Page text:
>> Saying goodbye to Malta's best known investigative journalist as the European Union called on the tiny Mediterranean island’s authorities to find the quote, barbarous assassins who killed her. Daphne Caruana Galizia died in a car bombing last month. Her coffin met with applause by people on the streets of her home town, Bidnija.
The investigative blogger had accused many of the most senior figures in Malta's government and opposition of corruption and involvement in international money laundering. Flags flying at half mast in Malta, and also here outside the European Commission in Brussels. European media editors wrote to the EU urging it to ensure justice for Caruana Galizia.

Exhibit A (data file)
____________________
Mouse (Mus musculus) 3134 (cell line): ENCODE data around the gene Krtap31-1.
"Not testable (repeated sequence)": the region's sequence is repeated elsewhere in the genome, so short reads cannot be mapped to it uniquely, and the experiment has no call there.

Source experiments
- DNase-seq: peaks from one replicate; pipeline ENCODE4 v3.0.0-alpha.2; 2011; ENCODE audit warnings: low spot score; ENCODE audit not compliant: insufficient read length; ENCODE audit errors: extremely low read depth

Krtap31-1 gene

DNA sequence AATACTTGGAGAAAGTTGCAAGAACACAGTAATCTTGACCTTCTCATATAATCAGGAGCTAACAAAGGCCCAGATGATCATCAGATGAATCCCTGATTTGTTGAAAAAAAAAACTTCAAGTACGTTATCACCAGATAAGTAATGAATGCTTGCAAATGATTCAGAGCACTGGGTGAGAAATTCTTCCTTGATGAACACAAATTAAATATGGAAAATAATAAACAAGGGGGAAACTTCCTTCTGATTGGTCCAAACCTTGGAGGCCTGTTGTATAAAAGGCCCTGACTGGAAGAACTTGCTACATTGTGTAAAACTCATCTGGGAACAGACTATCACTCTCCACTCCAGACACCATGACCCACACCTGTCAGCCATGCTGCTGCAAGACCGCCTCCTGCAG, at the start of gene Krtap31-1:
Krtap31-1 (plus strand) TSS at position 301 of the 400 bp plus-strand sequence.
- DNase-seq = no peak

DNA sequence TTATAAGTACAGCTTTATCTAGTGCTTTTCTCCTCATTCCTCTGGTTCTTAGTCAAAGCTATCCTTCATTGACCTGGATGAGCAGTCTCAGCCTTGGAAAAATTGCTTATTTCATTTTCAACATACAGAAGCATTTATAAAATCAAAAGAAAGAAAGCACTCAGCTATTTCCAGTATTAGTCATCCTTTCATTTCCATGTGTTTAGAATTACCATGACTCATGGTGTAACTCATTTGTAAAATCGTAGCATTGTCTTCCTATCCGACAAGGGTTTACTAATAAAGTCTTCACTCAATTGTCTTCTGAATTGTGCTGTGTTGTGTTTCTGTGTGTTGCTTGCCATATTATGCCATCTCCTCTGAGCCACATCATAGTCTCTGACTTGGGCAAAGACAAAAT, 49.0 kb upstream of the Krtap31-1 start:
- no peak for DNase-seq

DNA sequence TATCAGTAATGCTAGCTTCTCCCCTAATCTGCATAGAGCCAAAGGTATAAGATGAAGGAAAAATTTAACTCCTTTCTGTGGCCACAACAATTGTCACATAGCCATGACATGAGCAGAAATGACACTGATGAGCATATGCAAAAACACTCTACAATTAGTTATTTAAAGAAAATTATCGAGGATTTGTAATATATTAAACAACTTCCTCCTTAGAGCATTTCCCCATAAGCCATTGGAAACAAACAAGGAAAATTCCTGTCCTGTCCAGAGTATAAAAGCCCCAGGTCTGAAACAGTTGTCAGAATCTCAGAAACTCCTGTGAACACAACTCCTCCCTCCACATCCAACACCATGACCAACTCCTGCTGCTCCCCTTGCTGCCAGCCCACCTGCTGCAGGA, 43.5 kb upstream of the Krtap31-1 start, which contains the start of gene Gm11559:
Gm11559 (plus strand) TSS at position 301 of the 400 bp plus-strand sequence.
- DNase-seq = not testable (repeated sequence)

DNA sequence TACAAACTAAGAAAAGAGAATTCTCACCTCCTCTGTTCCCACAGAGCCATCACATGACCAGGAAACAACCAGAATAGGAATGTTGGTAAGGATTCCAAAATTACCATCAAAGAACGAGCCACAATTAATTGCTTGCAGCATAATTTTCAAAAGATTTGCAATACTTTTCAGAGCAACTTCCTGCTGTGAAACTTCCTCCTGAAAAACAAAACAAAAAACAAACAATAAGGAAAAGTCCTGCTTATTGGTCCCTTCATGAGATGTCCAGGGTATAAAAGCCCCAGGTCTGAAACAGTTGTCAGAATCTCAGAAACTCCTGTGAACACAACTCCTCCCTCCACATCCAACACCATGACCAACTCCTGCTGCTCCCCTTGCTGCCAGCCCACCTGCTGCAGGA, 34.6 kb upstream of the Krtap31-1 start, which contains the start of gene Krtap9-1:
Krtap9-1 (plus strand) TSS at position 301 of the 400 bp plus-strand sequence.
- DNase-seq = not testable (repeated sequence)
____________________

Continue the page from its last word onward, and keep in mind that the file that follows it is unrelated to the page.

In a response, seen by Reuters, the European Commission's first vice president, Frans Timmermans, said the EU would insist that Maltese authorities leave no stone unturned. If journalists are silenced, so is democracy, he wrote. Maltese Prime Minister Joseph Muscat, who is himself suing Caruana Galizia's son for libel over allegations of corruption, says everything will be done to find her killers.
His government has offered a 1 million Euro reward, and protection for anyone providing information to identify the attackers.